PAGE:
Today, we’re thrilled to offer an in-depth look at T1D Exchange, the Boston-based nonprofit founded a decade ago that’s a major supporter of diabetes research using real-world data and patient feedback.

The past year has brought a change of guard in top leadership and some important shifts in the organization’s focus — specifically retooling its online community and initiative aimed at matching PWDs (people with diabetes) with clinical trials.

David Walton, CEO of T1D Exchange

In November 2019, T1D Exchange named as new CEO a diabetes industry veteran: David Walton — a type 1 himself who was diagnosed in the 1990s while in graduate school.

Here’s what he told us recently about his background and where T1D Exchange will be focusing efforts in 2020 and beyond:

DM) Hi David, can you start by sharing how you got involved with diabetes professionally?

DW) Ironically, it was just before my own diagnosis. My first job out of college was for a consulting company doing strategy work for pharmacy and biotech companies, and the first project I was put on involved looking at implications of the landmark DCCT trial.

We explored creating a patient-centered incentive system for both type 1 and type 2 diabetes, to ‘reward’ behavior that was productive and healthy in testing your blood sugars, achieving in-range A1C results, and integrating gym memberships for exercise. So I had to learn diabetes at that point, watching market research and videos (about) the challenges of living with this. I did that consulting job for a year-and-a-half, before going to business school to go into healthcare management. I had been premed for a year in college, as a psychology major, but decided that I wasn’t sure I wanted to be a physician. That’s how I found business in healthcare, and loved it. And it was there that I was diagnosed.

Tell us about your diagnosis…?

It was during my sophomore year at Wharton School of Business. I started noticing the symptoms that I recalled reading about during my first consulting project: frequent urination, constant thirst, losing weight, and blurry vision. That was all within a week and I knew something was up. I joked with some of the doctors that it sounded like type 1 diabetes, but I was 24 years old. They said, ‘Yeah, you’re probably too old for type 1.’ With the blurry vision, I went to student health and they took a blood sugar that came back at 594 mg/dL. They sent me to the hospital for two days and put me on insulin, and that was my intro to life with type 1. It’s been half my life now.

You also have a family connection to diabetes, correct?

One of the interesting things is that I was adopted, but I do know my biological family and have a fraternal twin brother as well as a biological brother and sister. When I was diagnosed, they asked if there was any family history with type 1. Because I know my biological parents, I was able to call them and get the history; there was no type 1 anywhere in the family. But then fast forward to about eight years ago: my biological sister texts me that her son was diagnosed with T1D at age 3. There’s clearly something genetic at work here.

Also interesting: My now-wife happened to sell insulin for Eli Lilly before I met her, so she knew all about diabetes. She’s been a sales rep and had stayed at a hospital taking saline (as mock insulin), to have a better understanding of what that was like. That’s the personal background and overlap with it all.

Did you go directly into diabetes specifically after your diagnosis?

No, I was in consulting for the pharmaceutical side for what eventually became part of Johnson & Johnson. I really didn’t think about diabetes much until I went on an insulin pump and joined J&J in 2005. They acquired the pump company Animas in early 2006, and I transferred there in July to lead strategic marketing. I was providing commercial input for new products in development and scoping out what the market potential and what new pump features should look like.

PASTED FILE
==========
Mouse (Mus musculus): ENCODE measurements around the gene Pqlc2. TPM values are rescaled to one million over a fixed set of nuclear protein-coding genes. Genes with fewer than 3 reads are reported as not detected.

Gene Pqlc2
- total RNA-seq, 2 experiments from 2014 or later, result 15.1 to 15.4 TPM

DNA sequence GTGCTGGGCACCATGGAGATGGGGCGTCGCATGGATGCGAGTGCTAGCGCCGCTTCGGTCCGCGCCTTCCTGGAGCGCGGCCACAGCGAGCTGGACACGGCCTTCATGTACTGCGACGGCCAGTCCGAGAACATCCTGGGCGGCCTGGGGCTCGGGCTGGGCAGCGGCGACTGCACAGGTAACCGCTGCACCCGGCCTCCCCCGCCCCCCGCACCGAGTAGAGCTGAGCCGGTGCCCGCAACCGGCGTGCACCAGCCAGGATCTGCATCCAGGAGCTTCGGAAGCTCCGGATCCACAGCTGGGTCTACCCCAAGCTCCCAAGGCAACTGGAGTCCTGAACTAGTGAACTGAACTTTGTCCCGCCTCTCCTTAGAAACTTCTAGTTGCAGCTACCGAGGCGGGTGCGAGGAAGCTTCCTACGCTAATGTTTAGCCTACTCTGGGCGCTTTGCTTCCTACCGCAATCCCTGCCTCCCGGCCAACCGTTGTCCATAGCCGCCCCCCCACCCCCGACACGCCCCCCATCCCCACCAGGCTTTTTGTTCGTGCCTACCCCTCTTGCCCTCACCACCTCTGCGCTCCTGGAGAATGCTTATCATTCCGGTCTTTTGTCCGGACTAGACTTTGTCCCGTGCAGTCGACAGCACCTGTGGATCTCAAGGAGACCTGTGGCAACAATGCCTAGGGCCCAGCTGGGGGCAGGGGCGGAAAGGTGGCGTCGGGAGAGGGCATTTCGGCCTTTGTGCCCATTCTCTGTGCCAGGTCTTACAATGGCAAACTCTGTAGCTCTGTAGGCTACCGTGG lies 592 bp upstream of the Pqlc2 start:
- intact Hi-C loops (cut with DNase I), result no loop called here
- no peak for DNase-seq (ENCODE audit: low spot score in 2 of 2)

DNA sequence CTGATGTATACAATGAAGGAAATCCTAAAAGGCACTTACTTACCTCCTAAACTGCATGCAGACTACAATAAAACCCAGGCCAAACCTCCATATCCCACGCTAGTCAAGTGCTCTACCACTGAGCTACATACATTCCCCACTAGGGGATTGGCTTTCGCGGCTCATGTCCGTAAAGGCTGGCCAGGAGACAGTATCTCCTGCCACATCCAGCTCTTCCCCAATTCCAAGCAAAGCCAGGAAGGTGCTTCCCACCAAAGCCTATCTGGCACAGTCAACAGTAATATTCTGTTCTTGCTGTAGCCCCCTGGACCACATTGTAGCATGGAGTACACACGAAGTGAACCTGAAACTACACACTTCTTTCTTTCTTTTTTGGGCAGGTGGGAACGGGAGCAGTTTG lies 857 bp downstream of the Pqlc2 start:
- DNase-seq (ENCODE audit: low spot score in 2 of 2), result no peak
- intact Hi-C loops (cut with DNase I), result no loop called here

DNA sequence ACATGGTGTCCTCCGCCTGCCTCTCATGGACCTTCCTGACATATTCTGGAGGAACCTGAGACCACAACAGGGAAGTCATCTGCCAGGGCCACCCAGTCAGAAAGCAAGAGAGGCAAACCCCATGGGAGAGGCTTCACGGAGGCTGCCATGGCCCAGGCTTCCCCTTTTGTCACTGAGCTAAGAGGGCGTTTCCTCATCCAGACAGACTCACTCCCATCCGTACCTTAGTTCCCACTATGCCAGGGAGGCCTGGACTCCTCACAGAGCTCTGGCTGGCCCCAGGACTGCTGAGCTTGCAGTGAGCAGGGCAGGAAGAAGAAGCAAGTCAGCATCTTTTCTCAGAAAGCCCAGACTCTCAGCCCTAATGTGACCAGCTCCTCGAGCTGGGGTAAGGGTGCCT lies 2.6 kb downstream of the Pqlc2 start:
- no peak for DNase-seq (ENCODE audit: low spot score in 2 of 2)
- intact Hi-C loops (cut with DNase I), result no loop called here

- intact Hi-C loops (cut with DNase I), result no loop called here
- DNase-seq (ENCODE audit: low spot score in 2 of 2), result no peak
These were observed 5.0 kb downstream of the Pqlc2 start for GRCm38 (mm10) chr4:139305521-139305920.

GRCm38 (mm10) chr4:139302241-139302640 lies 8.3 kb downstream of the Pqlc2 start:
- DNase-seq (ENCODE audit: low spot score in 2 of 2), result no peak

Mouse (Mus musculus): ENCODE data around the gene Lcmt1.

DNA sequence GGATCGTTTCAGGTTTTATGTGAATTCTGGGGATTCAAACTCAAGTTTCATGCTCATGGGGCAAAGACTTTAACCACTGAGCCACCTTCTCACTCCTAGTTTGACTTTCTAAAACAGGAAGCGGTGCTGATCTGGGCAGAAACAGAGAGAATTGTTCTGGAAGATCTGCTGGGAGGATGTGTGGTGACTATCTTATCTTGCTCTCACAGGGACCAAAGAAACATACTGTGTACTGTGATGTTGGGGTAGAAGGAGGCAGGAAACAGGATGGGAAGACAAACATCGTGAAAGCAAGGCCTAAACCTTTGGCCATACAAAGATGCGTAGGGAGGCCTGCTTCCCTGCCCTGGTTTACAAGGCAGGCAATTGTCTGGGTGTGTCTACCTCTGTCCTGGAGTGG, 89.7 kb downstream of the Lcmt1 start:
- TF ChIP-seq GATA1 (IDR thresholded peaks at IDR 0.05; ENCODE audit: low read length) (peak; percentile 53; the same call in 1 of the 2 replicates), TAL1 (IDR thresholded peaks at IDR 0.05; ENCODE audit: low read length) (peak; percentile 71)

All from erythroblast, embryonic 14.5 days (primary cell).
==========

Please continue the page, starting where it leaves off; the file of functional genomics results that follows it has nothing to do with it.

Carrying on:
I did all that upstream activity at Animas for six years. That was the first time I was around so many people with type 1… dozens of people within Animas alone in addition to all the others through market research and patients. I was immersed, leveraging what I do but listening to the diversity of perspectives about what was important to people and what their preferences were. It gave me a good grounding in diabetes, while putting into perspective where I fit into that personally with my own T1D. I’ve now been wearing a pump for 14 years and a CGM for 11 years, and am very engaged in the technology and education.

Didn’t you also spend some time working at a company developing a non-invasive CGM, and also your own digital health startup?

I did work for both Echo Therapeutics on the global commercial planning and business development side, forn a non-invasive CGM system. And later I led all global commercial activities for medical device blood glucose monitoring company AgaMatrix.

Then in 2017, I started my own digital health startup Chronicare, using connected monitoring solutions to address medication adherence and outcomes for people with diabetes and chronic conditions. After 18 months, I decided to sell to a company to… join forces going forward. I’ve been able to see at the entrepreneurial level, what it’s like building a remote monitoring solution focused on population health. It’s been very helpful, being involved in building that from the ground up.  The mindset, along with everything else, helps me chart a course here at T1D Exchange to build out data-oriented offerings for real-world improvements.

It seems like fate that all that led you to T1D Exchange, no?

Yes, it really does take me to a point where I feel I’m perfectly situated here at T1D Exchange to take us into the next phase as an organization. In my career, I’ve been focused on data most of the time. The internship at a health plan, and before that in business school looking at a diabetes management program. Then a pump company and looking at data management for the first CGM-integrated pump, and working with all the diabetes educators and endocrinologists and investigators on what information would be most useful. Moving to the entrepreneurial side and technologies, the power of data in population health is something I’ve been working in for the last several years.

All of that is extremely valuable in joining T1D Exchange at a time when we’re looking at how we integrate all these disparate data sources and build out the most compelling type 1 diabetes data set and pulling it through to make the most impact. I’ve observed, just in this first year here, the power of data to make meaningful change. Really, it’s all about how we empower people to use that data in a valuable way to effectuate change.

Can you talk about the changes T1D Exchange has seen in the past year since you first got involved?